Visit to MoMA Library Nets Insights into Malloy’s Uncle Roger, Version 3.1

The version of Uncle Roger held by the Museum of Modern Art Library consists of one 5 1/4-inch floppy disk containing “A Party in Woodside” created in 1987. As Stuart and I document in Pathfinders and in the forthcoming Traversals, Version 3.2 is the version that corrected theAPIW-Disk-Label bugs in 3.1. Version 3.3 is the one that includes three floppies, each one containing one of the three episodes of Uncle Roger: “A Party in Woodside,” “The Blue Notebook,” and “Terminals.”

Version 3.1 has a white label (now yellowing), 4” x 1 ¾” in size, affixed to the top left hand side of the floppy. On the label reads:


+ + + + +     BAD         INFORMATION   + + + + +
+ + + + + + + + + + + + + + + + + + + + + + + + +
+ + + + + + + + + + + + + + + + + + + + + + + + +
+ + + + + + + + + + + + + + + + + + + + + + + + +


The typeface may be Berkelium (BSW), one commonly used for Apple II computers. The number “10” is hand-written (in Malloy’s hand), suggesting at least nine other copies of this version were produced. Because we have no definitive accounting of the number of Uncle Roger, Version 3 produced, this information is useful to know. The Museum of Modern Art Library is stamped on the left hand side of label. It is also marked in pencil “87.0203,” the library number.

APIW-Front-DiskIts sleeve differs widely from that produced for Version 3.3 we documented in Pathfinders in that rather than the entire sleeve being hand-made, only the label is. The label, 4 13/16” x 4 13/16”, is affixed to the front of the sleeve that the floppy had originally been packaged in. It is of the same paper type and texture––light copier paper––as that used for Version 3.3, so it stands out against the heavy card stock of the floppy disk’s original packaging.APIW-Back-Sleeve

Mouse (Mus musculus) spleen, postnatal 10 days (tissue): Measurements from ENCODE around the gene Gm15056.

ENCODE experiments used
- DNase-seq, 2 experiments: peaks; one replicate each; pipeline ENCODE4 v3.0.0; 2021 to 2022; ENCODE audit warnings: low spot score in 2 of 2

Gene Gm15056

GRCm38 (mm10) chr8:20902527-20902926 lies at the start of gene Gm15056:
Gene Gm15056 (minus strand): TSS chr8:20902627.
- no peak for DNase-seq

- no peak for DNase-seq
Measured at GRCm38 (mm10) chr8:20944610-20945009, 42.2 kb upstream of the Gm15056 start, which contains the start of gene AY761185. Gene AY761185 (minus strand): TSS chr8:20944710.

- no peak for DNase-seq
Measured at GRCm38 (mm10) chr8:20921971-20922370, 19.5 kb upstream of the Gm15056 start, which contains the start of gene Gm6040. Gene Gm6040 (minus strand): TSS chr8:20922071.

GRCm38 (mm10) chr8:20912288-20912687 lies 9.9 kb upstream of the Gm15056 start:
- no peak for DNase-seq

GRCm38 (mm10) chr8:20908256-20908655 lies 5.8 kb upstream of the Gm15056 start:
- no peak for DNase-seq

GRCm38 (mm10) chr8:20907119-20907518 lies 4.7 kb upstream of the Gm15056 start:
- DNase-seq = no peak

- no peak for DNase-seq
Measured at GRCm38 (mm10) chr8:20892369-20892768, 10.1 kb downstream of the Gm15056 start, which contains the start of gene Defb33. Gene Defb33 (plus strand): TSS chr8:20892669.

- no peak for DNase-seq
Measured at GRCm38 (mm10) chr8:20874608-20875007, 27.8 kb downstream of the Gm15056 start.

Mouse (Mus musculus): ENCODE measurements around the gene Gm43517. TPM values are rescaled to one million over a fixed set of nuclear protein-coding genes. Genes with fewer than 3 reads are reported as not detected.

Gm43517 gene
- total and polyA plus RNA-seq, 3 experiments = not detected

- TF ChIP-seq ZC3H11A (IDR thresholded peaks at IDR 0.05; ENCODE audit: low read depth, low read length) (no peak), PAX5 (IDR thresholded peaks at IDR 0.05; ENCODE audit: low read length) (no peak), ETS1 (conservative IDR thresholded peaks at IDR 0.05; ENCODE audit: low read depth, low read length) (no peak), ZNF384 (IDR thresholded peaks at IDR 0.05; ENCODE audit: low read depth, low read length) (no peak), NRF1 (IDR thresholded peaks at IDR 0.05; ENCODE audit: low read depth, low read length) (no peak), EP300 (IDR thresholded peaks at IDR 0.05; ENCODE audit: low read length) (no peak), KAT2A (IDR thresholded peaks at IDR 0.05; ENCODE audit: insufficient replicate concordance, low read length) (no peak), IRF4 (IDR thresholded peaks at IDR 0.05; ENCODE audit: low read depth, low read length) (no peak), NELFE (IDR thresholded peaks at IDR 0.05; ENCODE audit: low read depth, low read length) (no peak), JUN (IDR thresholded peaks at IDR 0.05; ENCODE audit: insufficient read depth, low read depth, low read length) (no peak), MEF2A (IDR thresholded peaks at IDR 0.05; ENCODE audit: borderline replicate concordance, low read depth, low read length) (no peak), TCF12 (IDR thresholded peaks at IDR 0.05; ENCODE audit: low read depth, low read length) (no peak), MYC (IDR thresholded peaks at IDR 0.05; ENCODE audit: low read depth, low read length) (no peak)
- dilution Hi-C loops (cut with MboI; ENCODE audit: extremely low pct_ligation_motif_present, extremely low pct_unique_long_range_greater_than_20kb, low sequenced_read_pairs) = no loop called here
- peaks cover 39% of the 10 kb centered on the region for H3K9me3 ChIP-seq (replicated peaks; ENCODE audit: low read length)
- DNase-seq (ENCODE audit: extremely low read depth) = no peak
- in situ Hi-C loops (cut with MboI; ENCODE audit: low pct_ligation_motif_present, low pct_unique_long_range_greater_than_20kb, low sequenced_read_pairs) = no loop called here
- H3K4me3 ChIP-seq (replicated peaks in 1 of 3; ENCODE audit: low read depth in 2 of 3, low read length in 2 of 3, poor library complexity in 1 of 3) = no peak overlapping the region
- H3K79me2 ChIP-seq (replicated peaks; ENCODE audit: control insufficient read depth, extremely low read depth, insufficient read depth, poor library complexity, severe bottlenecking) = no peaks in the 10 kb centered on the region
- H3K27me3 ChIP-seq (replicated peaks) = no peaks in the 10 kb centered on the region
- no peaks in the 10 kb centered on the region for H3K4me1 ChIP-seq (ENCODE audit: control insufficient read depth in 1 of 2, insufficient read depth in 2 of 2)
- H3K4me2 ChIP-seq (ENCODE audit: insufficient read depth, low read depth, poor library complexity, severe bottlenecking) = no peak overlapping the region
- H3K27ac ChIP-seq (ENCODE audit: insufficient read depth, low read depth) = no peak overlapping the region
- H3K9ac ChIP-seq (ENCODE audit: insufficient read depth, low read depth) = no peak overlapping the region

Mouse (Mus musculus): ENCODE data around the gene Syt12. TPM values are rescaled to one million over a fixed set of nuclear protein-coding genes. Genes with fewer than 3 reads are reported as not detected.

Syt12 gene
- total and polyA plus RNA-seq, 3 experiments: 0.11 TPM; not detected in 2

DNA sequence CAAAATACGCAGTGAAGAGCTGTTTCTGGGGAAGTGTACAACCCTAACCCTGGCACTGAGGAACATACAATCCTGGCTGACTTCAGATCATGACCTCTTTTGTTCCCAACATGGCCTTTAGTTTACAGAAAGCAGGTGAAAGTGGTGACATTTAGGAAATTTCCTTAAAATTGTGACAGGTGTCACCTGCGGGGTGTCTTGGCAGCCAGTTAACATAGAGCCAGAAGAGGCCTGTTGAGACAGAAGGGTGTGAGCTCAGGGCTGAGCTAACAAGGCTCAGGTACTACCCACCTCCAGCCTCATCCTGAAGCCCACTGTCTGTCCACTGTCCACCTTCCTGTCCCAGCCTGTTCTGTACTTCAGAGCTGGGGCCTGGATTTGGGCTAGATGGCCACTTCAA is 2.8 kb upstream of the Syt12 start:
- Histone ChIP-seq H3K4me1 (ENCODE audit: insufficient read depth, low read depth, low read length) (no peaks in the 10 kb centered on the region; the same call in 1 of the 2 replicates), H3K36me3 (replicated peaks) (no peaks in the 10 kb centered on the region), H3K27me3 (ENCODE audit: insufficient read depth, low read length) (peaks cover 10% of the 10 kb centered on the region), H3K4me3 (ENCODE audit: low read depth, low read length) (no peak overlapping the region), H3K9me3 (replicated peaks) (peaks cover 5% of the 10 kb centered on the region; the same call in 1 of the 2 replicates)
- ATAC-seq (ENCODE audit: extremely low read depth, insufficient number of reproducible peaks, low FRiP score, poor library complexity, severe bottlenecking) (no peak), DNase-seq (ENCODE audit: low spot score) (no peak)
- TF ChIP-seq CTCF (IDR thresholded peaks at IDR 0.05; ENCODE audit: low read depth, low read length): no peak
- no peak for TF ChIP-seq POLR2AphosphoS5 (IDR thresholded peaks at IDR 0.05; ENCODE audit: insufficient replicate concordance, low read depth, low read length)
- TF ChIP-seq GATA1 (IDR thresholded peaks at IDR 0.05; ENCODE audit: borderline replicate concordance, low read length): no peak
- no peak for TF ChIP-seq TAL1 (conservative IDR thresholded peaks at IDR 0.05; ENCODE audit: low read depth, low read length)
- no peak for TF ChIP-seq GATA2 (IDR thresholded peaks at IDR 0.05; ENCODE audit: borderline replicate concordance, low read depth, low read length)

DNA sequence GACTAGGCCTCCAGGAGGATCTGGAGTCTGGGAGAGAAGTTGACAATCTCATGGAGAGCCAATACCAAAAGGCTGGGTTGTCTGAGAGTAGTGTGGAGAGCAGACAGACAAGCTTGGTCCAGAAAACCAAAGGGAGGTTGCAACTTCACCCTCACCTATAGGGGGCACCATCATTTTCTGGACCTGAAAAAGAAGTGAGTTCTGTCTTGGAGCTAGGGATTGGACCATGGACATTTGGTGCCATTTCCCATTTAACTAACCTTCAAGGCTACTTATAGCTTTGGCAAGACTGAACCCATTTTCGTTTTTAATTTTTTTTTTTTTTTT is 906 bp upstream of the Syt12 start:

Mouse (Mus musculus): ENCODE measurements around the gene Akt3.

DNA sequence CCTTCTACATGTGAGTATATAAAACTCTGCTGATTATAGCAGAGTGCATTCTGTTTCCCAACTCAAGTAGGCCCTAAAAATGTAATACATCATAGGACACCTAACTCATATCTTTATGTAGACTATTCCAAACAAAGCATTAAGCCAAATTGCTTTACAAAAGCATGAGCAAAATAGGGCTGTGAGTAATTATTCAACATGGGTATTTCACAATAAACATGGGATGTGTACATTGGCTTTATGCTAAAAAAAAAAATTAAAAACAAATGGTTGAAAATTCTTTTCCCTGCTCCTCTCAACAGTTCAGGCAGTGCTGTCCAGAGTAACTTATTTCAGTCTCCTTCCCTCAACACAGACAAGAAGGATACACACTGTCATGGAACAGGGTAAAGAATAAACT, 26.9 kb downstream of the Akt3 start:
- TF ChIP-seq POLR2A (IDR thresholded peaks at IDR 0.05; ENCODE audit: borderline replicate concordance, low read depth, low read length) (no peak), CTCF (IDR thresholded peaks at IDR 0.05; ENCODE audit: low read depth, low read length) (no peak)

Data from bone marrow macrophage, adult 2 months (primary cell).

The design of the label shows ‘WOODSIDE” repeated four times in each of 22 rows. Rows 1, 2, & 22 frame the label and show all the words repeated across it. However, in rows 3-21 “SIDE” in the first appearance of “WOODSIDE” and “WOOD” in the fourth are covered by a second label that Malloy had xeroxed onto the first label. On that second label she has typed “PARTY” in five columns. Evidence of the copier is seen in the light black shadow running on each side of the second label. A third label had been placed on top of the second after the 7th row, hiding three rows and three columns of “PARTY.” On this label we see:


The words are centered on that label and evidence of the copier is found in the shadow on the top, right, and bottom. The design, the word “party” in “wood” and “side” cleverly emulates the work’s title.

The xeroxing process renders the three labels into one, which is what we see here. A black border runs along its edge.

The MoMA Library’s conservator, Ben Fino-Radin, worked yesterday to provide me with the files from the disk so that I can compare them with Version 3.3. A special thank you also goes to Jenny Tobias, Librarian of Reader Services, for kindly providing me access to the many files I researched.


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